That doesn’t mean we have no boundaries or restraints or rules. I’m not suggesting we just let them do whatever they want all the time. But at a certain point, and likely much younger than is entirely comfortable for us as parents, we have to accept that they are going to start to experiment. Whether or not they feel like they have to hide that from us will have a direct effect on the amount of danger they encounter, and how resilient they are in the face of failure or trauma.
Right now your girl is just beginning this journey. If you have expectations or rules around the way she dresses, investigate where those rules are coming from in you. Make sure they aren’t based in shame or fear, which means you’re asking her to carry your projections. Talk to her about the choices she wants to make and why, and really listen to where her motivations are coming from. If she’s experimenting with what feels attractive to her, or what attracts attention from others, talk to her about what she’s hoping for, and what it feels like when she gets it. If she’s really wrapped up in other people’s values or opinions of her, express your confidence in her judgment and ability to think for herself.
She will develop confidence in herself and a sense of inner authority, but up until now her whole life has been external authority — yours. Handing authority to her peers is a step away from your authority and towards her own. Don’t sweat it unless her peers are undermining her sense of self-worth; just encourage her to trust herself. Every time she is confronted with a choice and makes a good one, lift her up. Over time she will become her own North Star, but it will take awhile. It takes all of us awhile.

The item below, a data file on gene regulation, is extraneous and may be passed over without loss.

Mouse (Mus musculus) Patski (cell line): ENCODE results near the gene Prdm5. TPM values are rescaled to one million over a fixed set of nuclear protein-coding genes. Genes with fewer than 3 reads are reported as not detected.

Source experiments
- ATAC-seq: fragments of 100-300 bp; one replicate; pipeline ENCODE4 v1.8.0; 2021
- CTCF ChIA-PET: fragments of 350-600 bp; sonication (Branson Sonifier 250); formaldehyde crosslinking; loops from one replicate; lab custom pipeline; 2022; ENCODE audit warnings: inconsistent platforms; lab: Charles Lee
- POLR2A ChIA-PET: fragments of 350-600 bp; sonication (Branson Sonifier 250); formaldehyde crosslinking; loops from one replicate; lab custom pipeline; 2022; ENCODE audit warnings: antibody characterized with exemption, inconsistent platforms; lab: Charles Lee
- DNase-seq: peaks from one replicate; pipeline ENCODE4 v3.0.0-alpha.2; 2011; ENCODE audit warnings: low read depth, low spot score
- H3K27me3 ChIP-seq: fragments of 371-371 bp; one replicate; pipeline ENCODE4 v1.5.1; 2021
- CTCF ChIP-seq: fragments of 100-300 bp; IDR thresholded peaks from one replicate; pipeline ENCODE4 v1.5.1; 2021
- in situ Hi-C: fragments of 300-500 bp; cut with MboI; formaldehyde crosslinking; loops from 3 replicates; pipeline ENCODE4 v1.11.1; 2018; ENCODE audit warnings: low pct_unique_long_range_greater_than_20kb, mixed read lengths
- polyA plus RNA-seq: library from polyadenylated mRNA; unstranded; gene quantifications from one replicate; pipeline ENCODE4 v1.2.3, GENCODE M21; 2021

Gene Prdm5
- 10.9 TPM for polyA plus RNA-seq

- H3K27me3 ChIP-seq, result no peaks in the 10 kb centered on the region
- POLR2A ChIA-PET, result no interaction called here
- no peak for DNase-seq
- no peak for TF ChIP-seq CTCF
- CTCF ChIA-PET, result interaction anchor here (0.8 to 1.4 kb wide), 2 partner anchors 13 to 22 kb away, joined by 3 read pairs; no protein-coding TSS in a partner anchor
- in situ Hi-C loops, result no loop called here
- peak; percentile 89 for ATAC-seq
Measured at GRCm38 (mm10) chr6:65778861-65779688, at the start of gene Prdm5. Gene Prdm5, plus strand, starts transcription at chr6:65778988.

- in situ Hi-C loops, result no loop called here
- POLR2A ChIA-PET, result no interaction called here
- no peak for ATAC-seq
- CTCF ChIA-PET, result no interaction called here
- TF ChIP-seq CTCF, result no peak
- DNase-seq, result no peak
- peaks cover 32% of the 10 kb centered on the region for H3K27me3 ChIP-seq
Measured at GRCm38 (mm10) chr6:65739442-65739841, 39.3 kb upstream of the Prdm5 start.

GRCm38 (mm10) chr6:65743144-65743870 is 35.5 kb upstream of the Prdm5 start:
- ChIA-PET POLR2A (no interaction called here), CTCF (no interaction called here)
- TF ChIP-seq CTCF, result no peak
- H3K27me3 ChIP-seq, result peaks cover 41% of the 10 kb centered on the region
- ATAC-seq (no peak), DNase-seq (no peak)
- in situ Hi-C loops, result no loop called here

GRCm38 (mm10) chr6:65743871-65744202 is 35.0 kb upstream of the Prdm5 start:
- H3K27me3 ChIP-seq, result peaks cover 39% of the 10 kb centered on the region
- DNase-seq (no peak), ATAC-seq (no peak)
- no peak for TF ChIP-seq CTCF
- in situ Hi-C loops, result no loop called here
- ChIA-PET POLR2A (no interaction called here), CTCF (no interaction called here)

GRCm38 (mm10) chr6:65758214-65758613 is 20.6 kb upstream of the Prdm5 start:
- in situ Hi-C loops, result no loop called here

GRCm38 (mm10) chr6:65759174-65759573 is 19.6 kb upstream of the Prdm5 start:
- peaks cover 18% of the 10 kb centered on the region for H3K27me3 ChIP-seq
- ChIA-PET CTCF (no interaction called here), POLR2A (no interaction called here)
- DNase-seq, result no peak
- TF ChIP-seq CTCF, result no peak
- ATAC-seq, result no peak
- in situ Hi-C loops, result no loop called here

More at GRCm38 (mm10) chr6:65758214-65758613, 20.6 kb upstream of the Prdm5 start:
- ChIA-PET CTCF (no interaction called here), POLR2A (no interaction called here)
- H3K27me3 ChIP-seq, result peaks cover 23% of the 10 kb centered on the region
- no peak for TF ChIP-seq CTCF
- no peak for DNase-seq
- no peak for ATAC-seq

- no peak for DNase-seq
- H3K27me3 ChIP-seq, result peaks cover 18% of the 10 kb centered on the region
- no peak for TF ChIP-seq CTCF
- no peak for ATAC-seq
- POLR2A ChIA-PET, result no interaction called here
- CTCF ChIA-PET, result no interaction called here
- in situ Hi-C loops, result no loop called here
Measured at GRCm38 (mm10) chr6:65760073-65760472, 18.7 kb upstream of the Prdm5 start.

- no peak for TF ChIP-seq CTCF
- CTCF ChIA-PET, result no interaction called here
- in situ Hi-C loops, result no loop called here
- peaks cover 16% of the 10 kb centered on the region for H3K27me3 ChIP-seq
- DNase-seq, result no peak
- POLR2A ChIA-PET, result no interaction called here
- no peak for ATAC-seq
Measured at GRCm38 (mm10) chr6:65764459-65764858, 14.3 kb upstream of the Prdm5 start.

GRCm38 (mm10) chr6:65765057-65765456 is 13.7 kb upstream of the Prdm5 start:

Talk to her about unwanted attention, whether it is on the street, at school, or anywhere. Ask her if it always feels unsafe, or if sometimes it feels different. Encourage her to think about the dynamics and to trust her instincts. If she feels safe and flirty, so be it. There is no shame in that game. If she feels unsafe, then help her think through what she can do to feel safer or exit the situation. Always remind her that she gets to decide, gets to change her mind midstream, and deserves safety.